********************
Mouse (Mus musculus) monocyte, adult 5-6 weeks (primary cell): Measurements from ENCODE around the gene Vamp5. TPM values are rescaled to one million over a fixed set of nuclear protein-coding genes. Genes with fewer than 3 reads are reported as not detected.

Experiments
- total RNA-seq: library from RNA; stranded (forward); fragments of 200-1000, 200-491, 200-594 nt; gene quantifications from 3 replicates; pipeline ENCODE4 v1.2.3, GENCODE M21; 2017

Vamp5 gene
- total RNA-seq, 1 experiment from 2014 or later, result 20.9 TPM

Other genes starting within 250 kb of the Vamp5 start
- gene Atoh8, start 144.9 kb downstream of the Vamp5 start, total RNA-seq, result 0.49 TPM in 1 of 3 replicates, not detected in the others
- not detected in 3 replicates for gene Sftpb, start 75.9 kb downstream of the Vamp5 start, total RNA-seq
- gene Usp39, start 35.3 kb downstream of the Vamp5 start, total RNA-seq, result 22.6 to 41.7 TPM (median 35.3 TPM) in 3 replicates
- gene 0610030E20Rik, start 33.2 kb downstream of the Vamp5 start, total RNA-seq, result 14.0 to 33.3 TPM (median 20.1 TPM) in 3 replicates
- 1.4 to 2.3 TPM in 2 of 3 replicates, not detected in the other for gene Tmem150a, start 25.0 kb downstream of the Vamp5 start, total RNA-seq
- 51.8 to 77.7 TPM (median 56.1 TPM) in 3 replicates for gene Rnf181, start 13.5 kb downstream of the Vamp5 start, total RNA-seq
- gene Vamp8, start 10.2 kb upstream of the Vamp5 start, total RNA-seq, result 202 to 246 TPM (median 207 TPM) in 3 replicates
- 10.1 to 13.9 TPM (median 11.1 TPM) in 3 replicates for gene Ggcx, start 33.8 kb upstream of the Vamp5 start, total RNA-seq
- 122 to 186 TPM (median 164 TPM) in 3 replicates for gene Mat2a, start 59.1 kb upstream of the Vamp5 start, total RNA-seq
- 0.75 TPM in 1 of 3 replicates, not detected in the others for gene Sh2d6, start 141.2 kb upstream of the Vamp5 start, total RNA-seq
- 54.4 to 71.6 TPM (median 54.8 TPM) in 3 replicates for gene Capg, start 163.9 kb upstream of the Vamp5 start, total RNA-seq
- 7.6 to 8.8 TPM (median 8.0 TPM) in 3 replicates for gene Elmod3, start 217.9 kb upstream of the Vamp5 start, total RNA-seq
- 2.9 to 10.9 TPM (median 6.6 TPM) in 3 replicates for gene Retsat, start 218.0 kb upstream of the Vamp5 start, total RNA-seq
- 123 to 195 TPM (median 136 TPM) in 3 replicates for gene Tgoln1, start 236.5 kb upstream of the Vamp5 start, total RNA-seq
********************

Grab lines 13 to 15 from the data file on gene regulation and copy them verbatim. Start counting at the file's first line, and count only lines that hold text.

- gene Vamp8, start 10.2 kb upstream of the Vamp5 start, total RNA-seq, result 202 to 246 TPM (median 207 TPM) in 3 replicates
- 10.1 to 13.9 TPM (median 11.1 TPM) in 3 replicates for gene Ggcx, start 33.8 kb upstream of the Vamp5 start, total RNA-seq
- 122 to 186 TPM (median 164 TPM) in 3 replicates for gene Mat2a, start 59.1 kb upstream of the Vamp5 start, total RNA-seq